Rufino Tamayo (1899-1991)
Rufino Tamayo is one of the most celebrated pioneers of 20th century Modern Art. At age twenty-two he was named director of the Department of Ethnographic Drawing in Mexico’s prestigious National Museum of Anthropology. It was here he gained the extensive knowledge of his own pre-Hispanic history. This ancient vision of life would influence him as much as his early rejection of the “The Three Greats” (Rivera, Siqueiros & Orozco) and the ideals of the Muralist Movement. With nowhere to turn in his own country, Tamayo went into artistic exile in Europe and New York. Both the ancient visual language and the newly emerging Modern Art vocabulary allowed this artist to emerge as a leading figure in the International Avant-Garde movement.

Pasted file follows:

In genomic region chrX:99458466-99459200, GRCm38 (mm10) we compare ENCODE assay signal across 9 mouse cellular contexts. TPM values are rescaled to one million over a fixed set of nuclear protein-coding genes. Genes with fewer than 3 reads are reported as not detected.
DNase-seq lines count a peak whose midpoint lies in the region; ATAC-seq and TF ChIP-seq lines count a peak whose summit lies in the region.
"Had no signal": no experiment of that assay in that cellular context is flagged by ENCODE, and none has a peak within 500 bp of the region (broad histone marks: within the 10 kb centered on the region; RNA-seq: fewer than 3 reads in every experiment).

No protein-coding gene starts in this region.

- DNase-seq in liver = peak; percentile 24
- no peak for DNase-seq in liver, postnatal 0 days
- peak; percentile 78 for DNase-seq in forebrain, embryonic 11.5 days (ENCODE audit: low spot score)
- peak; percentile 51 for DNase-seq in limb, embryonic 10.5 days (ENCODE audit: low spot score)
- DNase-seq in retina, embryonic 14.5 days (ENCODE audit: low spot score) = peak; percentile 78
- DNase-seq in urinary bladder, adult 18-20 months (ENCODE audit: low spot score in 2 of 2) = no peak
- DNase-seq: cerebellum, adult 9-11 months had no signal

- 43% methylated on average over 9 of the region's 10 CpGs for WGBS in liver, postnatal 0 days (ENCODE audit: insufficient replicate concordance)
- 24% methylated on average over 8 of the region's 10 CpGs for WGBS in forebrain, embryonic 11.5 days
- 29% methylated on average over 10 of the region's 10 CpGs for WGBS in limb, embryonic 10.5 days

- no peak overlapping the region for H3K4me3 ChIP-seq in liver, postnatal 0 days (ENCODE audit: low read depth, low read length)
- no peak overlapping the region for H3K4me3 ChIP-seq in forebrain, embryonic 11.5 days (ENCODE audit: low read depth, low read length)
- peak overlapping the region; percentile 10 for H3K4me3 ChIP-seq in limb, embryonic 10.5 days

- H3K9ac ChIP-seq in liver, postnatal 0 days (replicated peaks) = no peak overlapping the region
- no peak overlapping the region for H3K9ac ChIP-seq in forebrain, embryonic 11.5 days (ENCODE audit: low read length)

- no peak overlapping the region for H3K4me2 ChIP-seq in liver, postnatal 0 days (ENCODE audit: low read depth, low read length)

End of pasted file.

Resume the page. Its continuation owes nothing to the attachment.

Rufino Tamayo developed a visual language that concentrated more in symbolism than in popular narrative. He sought a greater depth in simply and elegantly representing his ideas and subjects rather than merely illustrating people, places or events which was one of the goals of the public art muralists and printmakers. Thus Tamayo’s graphic arts embody a separate ideology from that of his contemporaries that can be studied in terms of his accomplishments in easel and mural painting. To printmaking Tamayo brings his painting skills and passion with the brush, further exploring this technical and precise art-making process. The results are a series of contemporary works on paper that celebrate both Mexican and Modern Art concepts. Popular art, pre-Hispanic forms and the Oaxacan landscape all played important roles in inspiring this Modern Zapotec master.